Fueling Up: A Guide to Japanese Gas Stations

When you are driving in Japan, after a while you will need petrol (unless you rented an electric car). It is time to fill up the tank so you will need to take your car to one of the many Japanese Gas Stations. 

In this article, we will help you find gas stations in Japan and explain the two main types of gas stations. We will also give you lots of other useful information including the types of gas used in Japan, what gas prices to expect, what food and amenities you can find at Japan gas stations and even some useful phrases you can use to make communication easier.

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Japanese Gas Stations

If you do not speak Japanese, finding a gas station may be a challenge. While your car navigation has a function to identify points of interest by area – such as gas stations near you – navigating the car navigation system without knowing Japanese is an insurmountable obstacle. Also, you have no idea what the different menus mean, how to select something in your proximity, and what a “gas station” may be called in Japanese (hint: It is actually called “gasorin stando” – ガソリンスタンドwhich translates to ‘gasoline stand’ in English).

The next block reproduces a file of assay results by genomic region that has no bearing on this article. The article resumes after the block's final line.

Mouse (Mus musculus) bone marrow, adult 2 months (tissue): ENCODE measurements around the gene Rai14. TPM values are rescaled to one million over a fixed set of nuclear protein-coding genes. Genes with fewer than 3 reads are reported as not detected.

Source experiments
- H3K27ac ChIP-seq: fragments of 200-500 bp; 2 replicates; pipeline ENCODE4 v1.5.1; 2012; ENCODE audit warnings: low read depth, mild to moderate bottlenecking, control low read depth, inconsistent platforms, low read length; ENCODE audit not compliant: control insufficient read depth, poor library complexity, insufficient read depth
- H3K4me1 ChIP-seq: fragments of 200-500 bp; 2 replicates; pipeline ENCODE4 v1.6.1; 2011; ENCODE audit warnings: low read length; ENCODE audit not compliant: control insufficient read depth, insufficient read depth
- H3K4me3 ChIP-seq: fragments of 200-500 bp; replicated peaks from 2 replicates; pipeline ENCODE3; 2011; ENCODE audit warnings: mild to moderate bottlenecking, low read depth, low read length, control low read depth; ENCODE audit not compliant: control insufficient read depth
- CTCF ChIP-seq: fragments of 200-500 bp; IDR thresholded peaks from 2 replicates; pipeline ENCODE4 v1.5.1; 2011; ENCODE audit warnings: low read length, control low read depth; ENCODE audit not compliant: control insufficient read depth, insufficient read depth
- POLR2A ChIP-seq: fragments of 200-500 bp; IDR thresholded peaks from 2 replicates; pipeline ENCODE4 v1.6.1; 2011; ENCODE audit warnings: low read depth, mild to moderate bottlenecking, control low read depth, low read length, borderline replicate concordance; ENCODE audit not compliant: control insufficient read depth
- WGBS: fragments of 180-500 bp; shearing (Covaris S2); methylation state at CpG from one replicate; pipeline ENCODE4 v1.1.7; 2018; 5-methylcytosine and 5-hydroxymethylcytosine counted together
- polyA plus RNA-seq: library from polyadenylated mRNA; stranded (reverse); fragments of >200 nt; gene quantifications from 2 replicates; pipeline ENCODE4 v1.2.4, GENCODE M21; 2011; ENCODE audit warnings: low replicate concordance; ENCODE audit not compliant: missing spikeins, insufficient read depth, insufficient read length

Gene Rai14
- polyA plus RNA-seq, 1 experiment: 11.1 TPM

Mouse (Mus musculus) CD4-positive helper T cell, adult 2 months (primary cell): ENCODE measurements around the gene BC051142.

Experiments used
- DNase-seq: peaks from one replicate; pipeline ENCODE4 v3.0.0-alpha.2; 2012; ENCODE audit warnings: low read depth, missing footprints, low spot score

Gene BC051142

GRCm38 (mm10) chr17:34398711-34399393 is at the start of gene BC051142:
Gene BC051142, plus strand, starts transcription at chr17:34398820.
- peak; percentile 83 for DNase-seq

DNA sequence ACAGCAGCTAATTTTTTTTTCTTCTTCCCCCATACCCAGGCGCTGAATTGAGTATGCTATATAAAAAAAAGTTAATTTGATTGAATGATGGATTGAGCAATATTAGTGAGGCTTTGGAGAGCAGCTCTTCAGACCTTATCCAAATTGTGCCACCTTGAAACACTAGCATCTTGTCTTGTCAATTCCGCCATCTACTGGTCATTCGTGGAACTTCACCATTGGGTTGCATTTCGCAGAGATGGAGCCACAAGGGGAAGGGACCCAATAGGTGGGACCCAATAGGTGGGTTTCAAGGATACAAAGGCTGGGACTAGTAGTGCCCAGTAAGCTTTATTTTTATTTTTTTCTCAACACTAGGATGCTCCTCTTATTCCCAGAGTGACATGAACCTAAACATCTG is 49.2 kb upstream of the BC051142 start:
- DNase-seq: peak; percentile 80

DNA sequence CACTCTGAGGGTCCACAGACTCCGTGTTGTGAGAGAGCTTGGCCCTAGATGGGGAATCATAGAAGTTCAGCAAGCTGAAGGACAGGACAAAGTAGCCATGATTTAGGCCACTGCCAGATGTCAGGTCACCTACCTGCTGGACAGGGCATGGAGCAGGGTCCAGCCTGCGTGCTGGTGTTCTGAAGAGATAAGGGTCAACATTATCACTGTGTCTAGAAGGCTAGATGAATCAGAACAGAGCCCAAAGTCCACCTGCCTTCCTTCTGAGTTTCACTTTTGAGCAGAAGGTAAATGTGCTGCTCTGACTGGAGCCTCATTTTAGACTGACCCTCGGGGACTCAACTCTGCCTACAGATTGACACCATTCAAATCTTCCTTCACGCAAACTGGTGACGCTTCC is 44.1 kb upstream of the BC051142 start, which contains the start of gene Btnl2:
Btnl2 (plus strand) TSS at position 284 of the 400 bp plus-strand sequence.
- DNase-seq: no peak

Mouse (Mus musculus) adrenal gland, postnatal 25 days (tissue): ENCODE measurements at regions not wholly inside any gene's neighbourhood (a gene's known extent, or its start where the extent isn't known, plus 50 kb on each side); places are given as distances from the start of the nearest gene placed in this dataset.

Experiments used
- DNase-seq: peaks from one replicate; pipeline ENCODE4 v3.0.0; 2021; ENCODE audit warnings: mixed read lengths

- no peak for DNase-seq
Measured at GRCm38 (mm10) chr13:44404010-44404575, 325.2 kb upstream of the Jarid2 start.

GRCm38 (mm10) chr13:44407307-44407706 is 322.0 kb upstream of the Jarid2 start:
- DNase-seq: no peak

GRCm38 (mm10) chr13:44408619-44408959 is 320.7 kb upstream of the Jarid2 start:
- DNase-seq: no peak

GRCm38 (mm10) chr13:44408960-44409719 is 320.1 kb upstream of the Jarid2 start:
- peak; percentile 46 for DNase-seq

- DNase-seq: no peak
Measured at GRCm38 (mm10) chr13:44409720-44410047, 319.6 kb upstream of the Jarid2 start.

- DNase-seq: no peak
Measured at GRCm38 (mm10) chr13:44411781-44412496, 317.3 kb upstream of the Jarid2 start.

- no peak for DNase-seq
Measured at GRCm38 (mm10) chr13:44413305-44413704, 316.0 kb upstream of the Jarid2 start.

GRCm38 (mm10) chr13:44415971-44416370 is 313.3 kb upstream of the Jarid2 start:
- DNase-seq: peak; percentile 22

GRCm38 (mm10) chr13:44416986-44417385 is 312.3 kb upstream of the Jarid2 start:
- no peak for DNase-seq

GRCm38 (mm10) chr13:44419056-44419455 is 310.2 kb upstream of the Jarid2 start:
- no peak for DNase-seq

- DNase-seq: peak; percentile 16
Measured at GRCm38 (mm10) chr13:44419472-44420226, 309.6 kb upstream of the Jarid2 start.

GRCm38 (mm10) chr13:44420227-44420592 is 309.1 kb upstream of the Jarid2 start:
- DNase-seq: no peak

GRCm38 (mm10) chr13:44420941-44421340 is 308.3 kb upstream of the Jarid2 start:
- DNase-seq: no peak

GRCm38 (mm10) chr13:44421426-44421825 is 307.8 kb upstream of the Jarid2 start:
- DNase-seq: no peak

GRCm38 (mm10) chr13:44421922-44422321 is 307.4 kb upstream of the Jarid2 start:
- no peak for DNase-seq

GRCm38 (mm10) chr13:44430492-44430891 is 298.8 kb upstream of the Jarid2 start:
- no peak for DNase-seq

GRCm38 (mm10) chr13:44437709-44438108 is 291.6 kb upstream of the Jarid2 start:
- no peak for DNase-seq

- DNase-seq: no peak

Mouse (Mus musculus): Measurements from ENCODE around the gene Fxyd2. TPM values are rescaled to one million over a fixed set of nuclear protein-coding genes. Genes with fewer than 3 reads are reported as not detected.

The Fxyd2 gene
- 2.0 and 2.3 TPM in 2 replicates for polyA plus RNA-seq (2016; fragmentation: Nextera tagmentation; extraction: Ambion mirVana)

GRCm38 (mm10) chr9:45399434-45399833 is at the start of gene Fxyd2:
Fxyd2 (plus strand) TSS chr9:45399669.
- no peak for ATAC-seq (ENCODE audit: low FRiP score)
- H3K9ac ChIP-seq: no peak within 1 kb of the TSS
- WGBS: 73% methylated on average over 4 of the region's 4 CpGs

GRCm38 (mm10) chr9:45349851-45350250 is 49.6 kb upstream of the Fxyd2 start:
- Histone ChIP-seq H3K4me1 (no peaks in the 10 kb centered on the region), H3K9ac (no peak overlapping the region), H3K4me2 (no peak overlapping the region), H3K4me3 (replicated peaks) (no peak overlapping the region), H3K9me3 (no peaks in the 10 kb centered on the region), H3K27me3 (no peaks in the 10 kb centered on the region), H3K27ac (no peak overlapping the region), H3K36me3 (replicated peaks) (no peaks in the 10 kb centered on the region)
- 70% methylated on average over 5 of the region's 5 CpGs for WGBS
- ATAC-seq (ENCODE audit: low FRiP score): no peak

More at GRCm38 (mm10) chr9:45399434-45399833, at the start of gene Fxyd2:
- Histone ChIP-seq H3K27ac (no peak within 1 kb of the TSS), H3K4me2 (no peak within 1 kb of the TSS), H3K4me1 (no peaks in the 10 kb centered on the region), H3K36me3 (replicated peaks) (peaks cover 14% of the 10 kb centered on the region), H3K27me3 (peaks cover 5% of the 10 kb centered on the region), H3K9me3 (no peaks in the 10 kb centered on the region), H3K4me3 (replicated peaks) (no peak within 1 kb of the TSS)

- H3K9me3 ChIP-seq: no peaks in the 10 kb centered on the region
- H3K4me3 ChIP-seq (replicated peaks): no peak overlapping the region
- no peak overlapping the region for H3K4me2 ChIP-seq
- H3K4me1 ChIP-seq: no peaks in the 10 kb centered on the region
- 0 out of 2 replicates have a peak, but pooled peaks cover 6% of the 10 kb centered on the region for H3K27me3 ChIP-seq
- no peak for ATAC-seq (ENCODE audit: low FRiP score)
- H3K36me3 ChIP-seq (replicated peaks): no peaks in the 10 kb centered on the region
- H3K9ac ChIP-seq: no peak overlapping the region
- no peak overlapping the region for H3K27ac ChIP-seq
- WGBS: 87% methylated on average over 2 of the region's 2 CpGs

How to Find Gas Stations in Japan

When you are planning a road trip, you need to include visits to a Japanese gas station. Otherwise, you will run out of gasoline during the trip, and get stuck somewhere while you are waiting for someone to come and rescue you with a tank full of gasoline. 

In most of Japan, there are gas stations every few kilometres. In urban and populated areas, there are never any problems finding Japanese gas stations. But there are many other areas, especially tourist areas in the mountains where you are likely to make a road trip, where the gas stations are few and far between. 

Before making a road trip, during the planning stages, you will want to check where gas stations in Japan are located – and especially where they are not located. Make a note of the last gas station before the empty area, so you can stop there and fill up your car. It is an easy way to avoid unpleasant surprises. 

If your car gas metre is starting to beep and flash a warning that you had better fill up within 15 kilometres, or else, then that pretty quickly gets old. Especially if you are in the countryside or, worse, in the mountains and there is nothing around except trees, rice fields, and the occasional farm. 

There are two easy ways to find the nearest gas station in Japan: The first is to check the map in the car navigation system for Japan gas station brands – Eneos, Idemitsu, Cygnus, Apollo and Cosmo. Shell and Esso petrol stations in Japan are gradually being rebranded.

Cosmo Gas Station